Treasury Secretary Janet Yellen told CNBC that President Joe Biden has several strategies to reduce inflation.
She said his plans are aimed at prescription drug costs, the budget deficit, and oil production that could bring down escalating prices.
"The president emphasized his intention to do everything he can to lower the costs that Americans face for important items in their budget," Yellen said Tuesday after a meeting she had with Biden and Federal Reserve Chair Jerome Powell.
"Prescription drugs, for utility bills, things where the president acting on his own or working with Congress can make a difference, and also his support for deficit reduction.”
An inflation gauge closely tracked by the Federal Reserve rose 6.3% in April from a year earlier, just below a four-decade high set in March.
Food inflation was up by 10% in April, the highest since 1981, according to a recently released report from the Bureau of Economic Analysis.
Moody's Analytics chief economist Mark Zandi told C-SPAN on Tuesday that there was a 1-in-3 chance of a recession this year and ''even odds'' within the next two.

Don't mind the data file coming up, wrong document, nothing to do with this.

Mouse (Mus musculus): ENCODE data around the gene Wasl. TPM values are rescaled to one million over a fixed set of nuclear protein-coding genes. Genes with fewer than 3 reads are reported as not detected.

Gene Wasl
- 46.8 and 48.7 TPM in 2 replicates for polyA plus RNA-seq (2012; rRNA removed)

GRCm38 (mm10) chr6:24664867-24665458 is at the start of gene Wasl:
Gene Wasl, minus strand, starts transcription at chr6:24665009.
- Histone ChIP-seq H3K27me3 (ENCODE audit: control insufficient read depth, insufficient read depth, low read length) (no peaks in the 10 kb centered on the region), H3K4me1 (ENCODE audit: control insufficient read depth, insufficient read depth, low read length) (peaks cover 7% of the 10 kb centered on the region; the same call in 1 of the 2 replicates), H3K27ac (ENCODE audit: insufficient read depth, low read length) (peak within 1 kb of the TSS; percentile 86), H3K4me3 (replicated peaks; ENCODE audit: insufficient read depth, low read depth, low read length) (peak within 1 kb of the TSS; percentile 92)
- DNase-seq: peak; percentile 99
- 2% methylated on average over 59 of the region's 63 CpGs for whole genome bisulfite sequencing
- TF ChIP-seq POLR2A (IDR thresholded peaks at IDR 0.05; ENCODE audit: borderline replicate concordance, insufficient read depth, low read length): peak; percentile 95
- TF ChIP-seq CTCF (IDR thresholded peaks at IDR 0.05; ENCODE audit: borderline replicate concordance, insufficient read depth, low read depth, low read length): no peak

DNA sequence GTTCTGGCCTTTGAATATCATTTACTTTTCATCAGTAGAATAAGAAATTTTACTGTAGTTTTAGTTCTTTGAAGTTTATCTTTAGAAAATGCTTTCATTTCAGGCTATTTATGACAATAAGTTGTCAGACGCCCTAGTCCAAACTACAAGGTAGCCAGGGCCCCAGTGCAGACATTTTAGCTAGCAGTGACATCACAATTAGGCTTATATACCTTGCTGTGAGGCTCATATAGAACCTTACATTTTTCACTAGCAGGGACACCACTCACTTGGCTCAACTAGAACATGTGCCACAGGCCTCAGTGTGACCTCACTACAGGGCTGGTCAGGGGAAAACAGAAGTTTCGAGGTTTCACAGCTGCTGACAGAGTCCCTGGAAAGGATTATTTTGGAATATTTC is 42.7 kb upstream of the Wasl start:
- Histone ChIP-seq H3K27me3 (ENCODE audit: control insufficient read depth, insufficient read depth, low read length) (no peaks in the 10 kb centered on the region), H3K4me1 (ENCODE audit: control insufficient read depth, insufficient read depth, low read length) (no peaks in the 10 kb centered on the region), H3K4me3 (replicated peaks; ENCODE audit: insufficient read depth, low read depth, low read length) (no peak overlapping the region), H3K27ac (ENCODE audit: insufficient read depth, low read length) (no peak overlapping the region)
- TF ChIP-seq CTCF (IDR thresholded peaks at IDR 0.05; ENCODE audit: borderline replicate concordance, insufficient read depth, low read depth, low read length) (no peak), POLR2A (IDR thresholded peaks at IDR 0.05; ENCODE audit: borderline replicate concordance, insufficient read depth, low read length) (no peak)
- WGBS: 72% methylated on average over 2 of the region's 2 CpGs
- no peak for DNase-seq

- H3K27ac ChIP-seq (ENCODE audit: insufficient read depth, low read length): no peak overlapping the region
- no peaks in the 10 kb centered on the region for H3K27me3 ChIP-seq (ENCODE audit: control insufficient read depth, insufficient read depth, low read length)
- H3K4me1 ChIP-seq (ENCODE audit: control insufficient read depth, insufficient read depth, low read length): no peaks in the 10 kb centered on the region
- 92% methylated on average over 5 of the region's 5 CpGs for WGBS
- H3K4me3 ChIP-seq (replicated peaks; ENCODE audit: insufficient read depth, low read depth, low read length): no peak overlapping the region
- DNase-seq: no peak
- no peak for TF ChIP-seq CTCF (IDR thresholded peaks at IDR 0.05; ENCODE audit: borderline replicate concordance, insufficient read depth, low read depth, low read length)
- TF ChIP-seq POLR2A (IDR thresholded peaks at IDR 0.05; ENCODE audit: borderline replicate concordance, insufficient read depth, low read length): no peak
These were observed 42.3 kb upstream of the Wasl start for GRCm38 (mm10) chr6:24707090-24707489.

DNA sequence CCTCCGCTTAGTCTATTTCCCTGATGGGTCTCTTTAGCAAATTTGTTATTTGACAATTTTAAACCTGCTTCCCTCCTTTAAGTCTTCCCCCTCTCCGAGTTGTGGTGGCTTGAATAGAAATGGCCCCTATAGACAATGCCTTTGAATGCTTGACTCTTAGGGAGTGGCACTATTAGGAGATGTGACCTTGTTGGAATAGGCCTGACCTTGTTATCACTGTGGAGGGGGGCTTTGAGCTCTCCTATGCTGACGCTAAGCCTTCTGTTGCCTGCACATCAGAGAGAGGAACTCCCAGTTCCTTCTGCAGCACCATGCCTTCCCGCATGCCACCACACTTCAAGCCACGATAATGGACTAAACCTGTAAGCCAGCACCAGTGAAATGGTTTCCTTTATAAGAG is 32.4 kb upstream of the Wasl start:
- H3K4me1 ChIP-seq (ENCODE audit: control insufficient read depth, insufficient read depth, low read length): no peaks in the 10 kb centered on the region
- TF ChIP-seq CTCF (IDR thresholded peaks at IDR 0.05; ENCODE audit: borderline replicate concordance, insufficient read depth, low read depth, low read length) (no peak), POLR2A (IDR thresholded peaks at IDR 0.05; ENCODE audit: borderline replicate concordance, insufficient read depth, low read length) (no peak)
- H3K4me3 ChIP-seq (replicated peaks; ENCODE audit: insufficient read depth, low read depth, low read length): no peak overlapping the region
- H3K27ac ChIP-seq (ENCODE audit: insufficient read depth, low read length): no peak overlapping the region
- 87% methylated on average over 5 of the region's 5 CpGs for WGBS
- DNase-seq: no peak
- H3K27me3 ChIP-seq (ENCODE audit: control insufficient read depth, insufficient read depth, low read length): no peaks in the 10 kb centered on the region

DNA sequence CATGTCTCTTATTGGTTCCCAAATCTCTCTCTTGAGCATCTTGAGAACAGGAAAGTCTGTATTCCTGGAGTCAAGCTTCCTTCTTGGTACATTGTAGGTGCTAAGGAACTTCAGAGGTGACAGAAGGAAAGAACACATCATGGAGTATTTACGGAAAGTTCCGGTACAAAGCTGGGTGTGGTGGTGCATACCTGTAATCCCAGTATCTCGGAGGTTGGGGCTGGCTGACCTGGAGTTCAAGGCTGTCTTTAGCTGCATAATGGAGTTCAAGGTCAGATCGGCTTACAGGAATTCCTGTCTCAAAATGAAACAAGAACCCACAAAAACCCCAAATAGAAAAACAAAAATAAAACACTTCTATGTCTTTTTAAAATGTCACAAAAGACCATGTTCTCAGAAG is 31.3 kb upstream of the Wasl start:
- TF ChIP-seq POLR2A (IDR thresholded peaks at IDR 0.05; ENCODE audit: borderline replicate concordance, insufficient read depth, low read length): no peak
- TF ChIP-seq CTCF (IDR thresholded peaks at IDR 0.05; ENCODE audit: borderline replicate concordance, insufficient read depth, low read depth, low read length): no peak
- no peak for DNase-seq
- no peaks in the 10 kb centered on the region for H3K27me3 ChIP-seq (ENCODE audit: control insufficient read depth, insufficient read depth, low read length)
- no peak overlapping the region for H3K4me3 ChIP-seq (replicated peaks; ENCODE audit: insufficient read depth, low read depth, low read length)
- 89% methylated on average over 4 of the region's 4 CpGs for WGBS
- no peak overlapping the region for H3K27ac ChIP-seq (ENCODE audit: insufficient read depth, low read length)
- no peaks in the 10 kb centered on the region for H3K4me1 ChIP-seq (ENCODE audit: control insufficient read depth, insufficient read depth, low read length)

The Fed has approved two rate hikes this year totaling 75 basis points, with officials indicating that additional 50 basis point increases were likely over the next several meetings.
Yellen, Powell's immediate predecessor as head of the central bank, said the Fed was most responsible for controlling inflation.
"The Fed has a dual mandate and it is maximum employment and price stability. I think that’s the way it's phrased in the law," she told CNBC.
"But we are at full employment. We have a very strong labor market. That's been achieved, but inflation is way too high, and it's really a big burden on American households. And so maintaining full employment while bringing inflation down, that's the president’s priority, and I believe that's consistent with how the Fed sees its programs."
Powell and Yellen spent much of last year saying that inflation was "transitory" and likely to lessen when supply chain problems and outsized demand for goods over services returned to normal after the COVID-19 pandemic.
Yellen told CNN on Tuesday that she was wrong in the past about the path inflation would take, but said taming price hikes was Biden's top priority.
Yellen told CNBC that a spending package "could very well have reductions on the costs of prescription drugs that would make a difference to every family that has drug costs as part of its household budget."
Although that "could make a difference very quickly," Yellen added that most of the administration’s plans likely would take longer to help the economy.
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